By Peter Jeff
The Leadership Mints Guy
Here’s an idea to motivate quality behavior. Reading time 3:57.
You’ve lost another account. Two staffers are threatening to quit. Your boss has painted a target on your back. And you’re forced to listen to some tough love feedback from those around you.
You’re mad and you’re just not going to take it any more. Your response to all that feedback is just two words and the last word is YOU.
“Thank you” is the only appropriate response when people you know and trust offer you a candid assessment of your behaviors—both what you are doing and what you may not be doing—and a candid assessment of how you are perceived by those around you.
No matter how much you disagree. No matter how defensive you feel. Your response is always the same. Thank you.
Even if someone does not abide by the First Rule of Feedback – asking you for your permission to give you their feedback—your response is the same. Thank you.
But before digesting their feedback, the most effective leaders have to first make sure they are not too full of themselves. They have to first savor a slice of Humble Pie before swallowing their feedback.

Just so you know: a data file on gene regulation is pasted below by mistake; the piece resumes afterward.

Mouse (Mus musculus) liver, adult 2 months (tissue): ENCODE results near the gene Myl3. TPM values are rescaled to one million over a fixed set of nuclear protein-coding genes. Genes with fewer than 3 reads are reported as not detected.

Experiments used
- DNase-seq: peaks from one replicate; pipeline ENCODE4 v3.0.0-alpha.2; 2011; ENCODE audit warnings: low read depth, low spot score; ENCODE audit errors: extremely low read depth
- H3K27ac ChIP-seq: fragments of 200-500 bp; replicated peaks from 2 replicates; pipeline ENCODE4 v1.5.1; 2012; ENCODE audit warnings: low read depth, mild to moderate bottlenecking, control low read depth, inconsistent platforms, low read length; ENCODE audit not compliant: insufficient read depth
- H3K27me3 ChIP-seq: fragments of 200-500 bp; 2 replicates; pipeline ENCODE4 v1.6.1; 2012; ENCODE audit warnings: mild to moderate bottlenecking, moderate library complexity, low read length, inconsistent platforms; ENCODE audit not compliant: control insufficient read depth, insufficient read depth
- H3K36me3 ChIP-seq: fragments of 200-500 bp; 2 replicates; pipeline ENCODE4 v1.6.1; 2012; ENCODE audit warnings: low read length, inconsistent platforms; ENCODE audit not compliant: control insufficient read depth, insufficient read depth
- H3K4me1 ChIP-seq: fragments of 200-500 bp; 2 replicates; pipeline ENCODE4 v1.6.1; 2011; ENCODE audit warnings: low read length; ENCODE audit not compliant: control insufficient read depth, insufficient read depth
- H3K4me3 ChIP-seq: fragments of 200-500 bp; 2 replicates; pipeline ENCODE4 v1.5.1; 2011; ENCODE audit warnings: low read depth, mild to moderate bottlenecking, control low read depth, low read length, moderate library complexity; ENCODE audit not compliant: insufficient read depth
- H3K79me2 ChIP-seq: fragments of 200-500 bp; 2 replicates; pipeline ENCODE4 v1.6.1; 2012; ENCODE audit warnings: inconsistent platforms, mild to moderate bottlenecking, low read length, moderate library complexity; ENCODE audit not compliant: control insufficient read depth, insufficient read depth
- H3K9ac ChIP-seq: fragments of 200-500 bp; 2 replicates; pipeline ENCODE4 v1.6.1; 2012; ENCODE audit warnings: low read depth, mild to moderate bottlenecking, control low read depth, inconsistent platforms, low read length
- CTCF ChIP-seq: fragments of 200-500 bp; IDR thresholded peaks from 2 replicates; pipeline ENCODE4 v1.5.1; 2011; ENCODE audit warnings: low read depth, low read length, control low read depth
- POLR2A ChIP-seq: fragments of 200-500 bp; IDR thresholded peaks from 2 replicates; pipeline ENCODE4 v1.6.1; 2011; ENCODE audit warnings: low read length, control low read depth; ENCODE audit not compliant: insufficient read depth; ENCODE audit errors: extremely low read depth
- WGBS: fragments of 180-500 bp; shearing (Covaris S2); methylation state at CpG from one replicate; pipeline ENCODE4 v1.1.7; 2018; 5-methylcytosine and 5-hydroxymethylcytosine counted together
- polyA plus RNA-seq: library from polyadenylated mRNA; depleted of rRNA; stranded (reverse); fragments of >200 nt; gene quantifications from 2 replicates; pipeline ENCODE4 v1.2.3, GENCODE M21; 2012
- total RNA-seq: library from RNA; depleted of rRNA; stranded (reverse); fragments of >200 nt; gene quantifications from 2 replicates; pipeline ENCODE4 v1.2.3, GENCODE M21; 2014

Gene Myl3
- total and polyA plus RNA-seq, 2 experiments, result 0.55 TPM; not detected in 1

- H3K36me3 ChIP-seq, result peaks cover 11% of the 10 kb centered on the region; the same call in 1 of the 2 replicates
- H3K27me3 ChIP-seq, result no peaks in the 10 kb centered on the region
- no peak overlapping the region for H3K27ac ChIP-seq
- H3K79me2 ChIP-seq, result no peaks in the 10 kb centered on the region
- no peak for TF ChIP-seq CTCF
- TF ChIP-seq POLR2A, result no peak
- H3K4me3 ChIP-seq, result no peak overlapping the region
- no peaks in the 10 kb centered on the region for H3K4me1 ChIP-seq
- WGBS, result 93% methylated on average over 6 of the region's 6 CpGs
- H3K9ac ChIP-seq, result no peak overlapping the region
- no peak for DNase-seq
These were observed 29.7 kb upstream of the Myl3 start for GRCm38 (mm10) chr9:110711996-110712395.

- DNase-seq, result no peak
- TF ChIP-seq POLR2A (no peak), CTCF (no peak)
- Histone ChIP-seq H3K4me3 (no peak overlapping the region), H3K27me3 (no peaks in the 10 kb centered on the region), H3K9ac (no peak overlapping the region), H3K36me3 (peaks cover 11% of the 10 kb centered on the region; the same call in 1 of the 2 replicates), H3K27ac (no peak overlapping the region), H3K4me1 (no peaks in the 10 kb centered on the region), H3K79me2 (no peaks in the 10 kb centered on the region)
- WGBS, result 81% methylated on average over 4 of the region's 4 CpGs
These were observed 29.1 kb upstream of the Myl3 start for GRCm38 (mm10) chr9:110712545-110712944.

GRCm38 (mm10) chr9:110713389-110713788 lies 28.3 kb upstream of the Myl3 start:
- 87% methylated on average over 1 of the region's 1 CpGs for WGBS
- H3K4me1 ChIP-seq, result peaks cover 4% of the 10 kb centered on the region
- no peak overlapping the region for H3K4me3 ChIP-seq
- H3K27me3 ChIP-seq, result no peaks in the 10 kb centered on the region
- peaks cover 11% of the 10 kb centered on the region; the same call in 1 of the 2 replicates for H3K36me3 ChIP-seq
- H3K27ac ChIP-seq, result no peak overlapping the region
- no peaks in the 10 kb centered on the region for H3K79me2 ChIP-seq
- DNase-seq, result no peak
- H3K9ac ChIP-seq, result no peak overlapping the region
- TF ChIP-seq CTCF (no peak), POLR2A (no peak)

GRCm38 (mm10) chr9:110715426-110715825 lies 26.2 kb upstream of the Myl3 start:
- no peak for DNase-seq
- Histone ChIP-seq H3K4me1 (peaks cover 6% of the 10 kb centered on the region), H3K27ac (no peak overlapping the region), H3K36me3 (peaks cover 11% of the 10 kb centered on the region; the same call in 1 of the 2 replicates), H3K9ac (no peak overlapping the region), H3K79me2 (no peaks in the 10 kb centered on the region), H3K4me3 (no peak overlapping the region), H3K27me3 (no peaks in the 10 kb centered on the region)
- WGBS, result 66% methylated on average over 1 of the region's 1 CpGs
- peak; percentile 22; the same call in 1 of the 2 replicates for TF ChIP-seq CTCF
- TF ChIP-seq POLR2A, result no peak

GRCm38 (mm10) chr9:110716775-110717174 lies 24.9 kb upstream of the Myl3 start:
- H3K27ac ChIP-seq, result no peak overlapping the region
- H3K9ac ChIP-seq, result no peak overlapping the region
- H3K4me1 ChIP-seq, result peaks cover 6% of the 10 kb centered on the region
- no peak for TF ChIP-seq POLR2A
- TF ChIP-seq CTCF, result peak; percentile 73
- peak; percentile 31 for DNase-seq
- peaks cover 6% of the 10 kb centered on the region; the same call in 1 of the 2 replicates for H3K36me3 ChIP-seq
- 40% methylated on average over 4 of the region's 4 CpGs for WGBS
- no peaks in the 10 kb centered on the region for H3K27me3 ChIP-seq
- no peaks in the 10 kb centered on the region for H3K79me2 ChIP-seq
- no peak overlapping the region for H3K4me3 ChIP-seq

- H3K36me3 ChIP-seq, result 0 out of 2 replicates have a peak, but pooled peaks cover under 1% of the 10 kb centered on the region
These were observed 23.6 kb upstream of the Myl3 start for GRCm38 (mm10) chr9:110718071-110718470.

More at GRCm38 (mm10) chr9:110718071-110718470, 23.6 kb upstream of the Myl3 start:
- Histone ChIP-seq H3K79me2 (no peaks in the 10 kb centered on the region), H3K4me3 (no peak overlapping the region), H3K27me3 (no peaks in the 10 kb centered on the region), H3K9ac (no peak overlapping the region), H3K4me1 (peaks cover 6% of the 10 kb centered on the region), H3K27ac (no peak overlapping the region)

Leaders know their feedback –their breakfast of champions as leadership author Ken Blanchard popularized the value of feedback–could be the most important meal of the day even if some might not yet be ready to digest it.
Yet in time the most enlighten leaders learn to endure if not enjoy the breakfast of champions at various times and places throughout the day at the water-cooler or over a cup of coffee or during an elevator ride or stroll down the hallway.
Leaders know their careers are better nourished feeding on feedback on a regular basis in real time rather than being force-fed your feedback in formal annual reviews when the discussion is so contrived and programmed and treated as a mere formality to check the box.
But with on-going feedback in real time both you and your direct reports have an opportunity to CHECK OUT each other’s potential not CHECK UP on each other’s liabilities.
In Checking Out each other you take a look at each other for what’s working and why. You gauge each other’s temperature. You adapt and adjust to each other to make tomorrow even more productive and profitable for and with each other.
In Checking Up on each other you look for what is not working and whom to blame. You inflame each other’s temperature. And you reinforce your adversarial view of each other.
Then your feedback backfires. You start choking on your own ego. You wallow in your own shadow. Meanwhile the most effective leaders swallow their ego and feed on their feedback with a heart-felt, Thank You!
Digest your daily feedback to keep your leadership thinking in mint condition.
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